I had the misfortune of catching Eminem’s best friend’s show, Wild N’ Out, a few days ago and Big Boi was a guest host. One of the comedians asked Big how it felt to share a stage with someone sporting a pointy bra. Yea, it was funny, but Big shot back a simple response about how Dré would probably whoop said comedian’s ass.
And you know what, I’m inclined to agree. Yeah, Dré has been known to be the softer, more eclectic of the duo. But Mr. Benjamin goes hard (pause your damn self). If you need proof, below the break are André 3000’s hardest verses*.
“Mamacita” (from Aquemini)
One line: “Grab her by her neck/throw her on the wall/Say bitch don’t ever disrespect me/Never not at all.”
Those bars go through my head at least once a week when I’m in a relationship. Though this verse is about lesbian love gone wrong, Dre channeled an inner angry man to grunt out those lines. Dre speaks slightly off-beat with a super-annunciated flow that only adds to the grating, aggressive tone that reflects the sudden mood shift in the story.
“Ain’t No Thang” (from Southernplayalisticadillacmuzik)
One line: “A nigga ready from the get-go/Blao! Ya’ll hear my shit go/It’s André can yo’ punk ass come out to play?!”
It’s almost unfair to include Outkast’s debut in this list because it definitely full of posturing and gun talk that the group abandoned soon after this album was done. This track stands out, though as I remember 3 Stacks sounding like the coldest man on the planet when I first heard this track. It’d be interesting to know what this Dre would think seeing Rooster dancing on the piano at the end of Idlewild.
“Gangsta Shit” (from Stankonia)
When someone murders a track, the first instinct as a listener is to fast forward to that verse and let it ride out. However, “Gangsta Shit” is all about the build-up. There is something about waiting for André to come through in the last hook with the “Do you reallyyy…yea!” to let you know he’s going to shut down shop. Then it starts “Outkast with a K/now them niggas is hard.” This verse personifies Dre’s placement in Hip-Hop perfectly.
“I still take my guitar and take a walk in the park” even while wrecking tracks.
Of course his walk in the park is tantamount to Godzilla’s stroll through Tokyo as Three Stacks destroys everything in his way. He even sings a bit at the end, but it still comes off tough as nails.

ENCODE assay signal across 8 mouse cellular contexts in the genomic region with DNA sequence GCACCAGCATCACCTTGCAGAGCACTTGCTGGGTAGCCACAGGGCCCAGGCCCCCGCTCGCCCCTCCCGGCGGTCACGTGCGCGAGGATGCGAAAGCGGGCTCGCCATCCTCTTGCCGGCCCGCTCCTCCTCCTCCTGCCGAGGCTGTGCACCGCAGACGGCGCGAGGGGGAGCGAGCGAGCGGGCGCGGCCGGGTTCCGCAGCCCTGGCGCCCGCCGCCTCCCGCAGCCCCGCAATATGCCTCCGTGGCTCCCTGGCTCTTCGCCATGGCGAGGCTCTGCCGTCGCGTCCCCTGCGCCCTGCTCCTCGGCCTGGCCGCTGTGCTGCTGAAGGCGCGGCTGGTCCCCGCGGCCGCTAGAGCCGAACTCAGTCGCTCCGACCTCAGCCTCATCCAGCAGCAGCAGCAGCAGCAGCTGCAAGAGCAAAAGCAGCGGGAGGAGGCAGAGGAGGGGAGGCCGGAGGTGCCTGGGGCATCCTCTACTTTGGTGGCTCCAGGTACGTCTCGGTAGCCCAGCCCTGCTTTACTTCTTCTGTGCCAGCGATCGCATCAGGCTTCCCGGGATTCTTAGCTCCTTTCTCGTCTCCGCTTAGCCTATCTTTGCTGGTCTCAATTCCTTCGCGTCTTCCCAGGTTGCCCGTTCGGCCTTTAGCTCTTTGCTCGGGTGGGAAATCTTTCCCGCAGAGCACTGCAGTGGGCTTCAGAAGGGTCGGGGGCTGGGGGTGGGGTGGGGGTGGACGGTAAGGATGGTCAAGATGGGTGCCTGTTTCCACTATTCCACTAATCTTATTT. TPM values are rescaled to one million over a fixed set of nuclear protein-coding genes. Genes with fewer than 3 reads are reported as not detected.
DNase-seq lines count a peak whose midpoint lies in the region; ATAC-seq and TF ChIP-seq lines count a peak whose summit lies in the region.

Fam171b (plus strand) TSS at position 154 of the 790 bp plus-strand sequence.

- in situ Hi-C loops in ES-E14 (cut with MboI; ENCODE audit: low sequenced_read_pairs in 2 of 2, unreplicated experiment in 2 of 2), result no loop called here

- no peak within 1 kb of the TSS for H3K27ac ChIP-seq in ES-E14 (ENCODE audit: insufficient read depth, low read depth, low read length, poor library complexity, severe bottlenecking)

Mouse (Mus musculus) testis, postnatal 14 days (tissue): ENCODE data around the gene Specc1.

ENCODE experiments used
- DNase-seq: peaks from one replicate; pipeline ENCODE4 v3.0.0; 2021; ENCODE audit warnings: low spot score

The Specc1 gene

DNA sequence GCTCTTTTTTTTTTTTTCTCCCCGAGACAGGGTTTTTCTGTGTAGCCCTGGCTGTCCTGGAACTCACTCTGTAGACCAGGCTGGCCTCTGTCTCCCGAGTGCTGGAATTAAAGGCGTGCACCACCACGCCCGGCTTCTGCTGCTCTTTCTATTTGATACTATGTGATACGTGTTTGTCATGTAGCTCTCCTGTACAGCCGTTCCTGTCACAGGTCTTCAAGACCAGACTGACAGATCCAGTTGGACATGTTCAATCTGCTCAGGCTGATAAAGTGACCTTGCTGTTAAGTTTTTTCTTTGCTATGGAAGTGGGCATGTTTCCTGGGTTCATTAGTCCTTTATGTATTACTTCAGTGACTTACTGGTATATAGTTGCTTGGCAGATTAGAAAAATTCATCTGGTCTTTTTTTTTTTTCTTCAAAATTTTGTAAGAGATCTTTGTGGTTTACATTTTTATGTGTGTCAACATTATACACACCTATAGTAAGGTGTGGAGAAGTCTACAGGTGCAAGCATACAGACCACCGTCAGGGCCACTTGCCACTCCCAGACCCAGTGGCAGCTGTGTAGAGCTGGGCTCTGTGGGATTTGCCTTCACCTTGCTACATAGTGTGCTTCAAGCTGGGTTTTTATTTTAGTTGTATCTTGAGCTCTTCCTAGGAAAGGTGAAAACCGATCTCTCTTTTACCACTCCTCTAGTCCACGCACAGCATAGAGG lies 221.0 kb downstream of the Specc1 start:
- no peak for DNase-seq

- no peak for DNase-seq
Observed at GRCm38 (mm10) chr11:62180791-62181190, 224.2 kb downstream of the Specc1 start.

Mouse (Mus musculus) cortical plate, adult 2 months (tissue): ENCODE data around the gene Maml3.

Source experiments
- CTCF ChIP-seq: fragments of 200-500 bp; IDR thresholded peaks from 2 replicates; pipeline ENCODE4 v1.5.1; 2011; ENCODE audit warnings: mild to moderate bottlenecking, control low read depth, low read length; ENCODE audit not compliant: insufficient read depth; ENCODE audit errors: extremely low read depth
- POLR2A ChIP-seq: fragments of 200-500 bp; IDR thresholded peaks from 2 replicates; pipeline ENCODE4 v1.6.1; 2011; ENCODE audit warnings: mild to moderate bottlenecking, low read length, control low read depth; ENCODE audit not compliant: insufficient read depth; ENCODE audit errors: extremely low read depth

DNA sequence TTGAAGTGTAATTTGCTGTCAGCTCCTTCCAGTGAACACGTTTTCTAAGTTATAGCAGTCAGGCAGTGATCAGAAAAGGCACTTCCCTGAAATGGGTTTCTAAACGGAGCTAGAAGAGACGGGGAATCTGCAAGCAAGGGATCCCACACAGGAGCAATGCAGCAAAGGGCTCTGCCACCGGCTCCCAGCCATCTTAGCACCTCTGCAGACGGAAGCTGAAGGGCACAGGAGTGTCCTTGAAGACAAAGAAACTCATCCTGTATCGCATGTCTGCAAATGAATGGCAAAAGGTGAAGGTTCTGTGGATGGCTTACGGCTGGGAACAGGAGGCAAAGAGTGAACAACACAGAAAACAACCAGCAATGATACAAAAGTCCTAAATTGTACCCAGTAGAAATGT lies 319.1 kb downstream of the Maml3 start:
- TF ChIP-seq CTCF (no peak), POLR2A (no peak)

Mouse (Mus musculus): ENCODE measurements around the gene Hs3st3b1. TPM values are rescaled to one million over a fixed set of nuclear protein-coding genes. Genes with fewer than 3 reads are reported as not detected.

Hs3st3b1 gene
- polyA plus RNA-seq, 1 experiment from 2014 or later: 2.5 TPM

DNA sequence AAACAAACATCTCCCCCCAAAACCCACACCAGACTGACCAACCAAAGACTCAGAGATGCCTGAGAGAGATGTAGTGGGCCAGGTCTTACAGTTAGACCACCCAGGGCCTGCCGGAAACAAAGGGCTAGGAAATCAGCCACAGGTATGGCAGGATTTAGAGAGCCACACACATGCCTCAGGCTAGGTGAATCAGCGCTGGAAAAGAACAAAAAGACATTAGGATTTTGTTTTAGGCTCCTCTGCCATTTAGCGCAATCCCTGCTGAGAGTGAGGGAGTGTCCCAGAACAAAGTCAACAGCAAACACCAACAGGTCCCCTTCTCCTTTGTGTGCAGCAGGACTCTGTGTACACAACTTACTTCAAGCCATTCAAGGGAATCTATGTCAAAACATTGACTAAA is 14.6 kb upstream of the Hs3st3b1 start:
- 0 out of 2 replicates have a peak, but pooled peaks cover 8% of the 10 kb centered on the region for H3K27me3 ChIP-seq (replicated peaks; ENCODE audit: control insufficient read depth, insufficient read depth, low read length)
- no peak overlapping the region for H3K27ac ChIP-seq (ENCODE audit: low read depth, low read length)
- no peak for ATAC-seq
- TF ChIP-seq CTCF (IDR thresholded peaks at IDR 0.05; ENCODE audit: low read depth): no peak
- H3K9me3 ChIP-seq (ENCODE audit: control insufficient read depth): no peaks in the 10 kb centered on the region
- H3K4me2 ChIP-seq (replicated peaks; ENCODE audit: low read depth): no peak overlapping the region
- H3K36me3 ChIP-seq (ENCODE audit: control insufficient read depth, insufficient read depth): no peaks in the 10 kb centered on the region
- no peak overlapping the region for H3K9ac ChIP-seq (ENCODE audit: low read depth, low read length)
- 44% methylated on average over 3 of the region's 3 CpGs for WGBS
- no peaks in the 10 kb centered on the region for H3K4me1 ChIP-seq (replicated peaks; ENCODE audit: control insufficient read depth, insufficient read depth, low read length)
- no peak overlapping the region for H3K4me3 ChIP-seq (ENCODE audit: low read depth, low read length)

“Hootie Hoo” (from Southernplayalisticadillacmuzik)
“A boyyyy to raiiiise at herrrrr young aaaaage/ No help from him but she’s aliiiiiiive”- 3 Stacks crooning on “She’s Alive” from The Love Below.
Just nine years before Dre sang these words about his mom, he penned a tale of legendary assholiness: “Two weeks later she called me with some bullshit/Talking about her period late, guess what I did *click*/ Naw it couldn’t be me, not me…”
It’s one of the most hilarious and heartless endings to a verse you’re going to hear (You see where it got Kane in Menace II Society) and it’s buried deep in Kast’s catalog in a track that is seldom referenced. And let’s not forget that it begins with “now playin these bitches is my favorite sport.” That’s tender, LoveHater.
“Return Of The G” (from Aquemini)
Here’s a blast from the past: opening up a brand-new highly-anticipated CD and popping it in the player. Then listening to the first track and being completely blown away. Dre shed the “pointy bra” and rocked a Ginsu blade to shed the first verse in the Aquemini album with a double-timed near-snarl about the state of Hip-Hop and Black people in general. His verse was so aggressive that Big Boi had to sit back, relax and watch his little girl blow bubbles. And Dre’s verse features the all too prophetic plea to talk about “Time travellin, something mind-unravelin’, GET DOWN!”
*Attention: these aren’t necessarily Dre’s best or most penetrating verses. They’re just bars that show he can get gully too.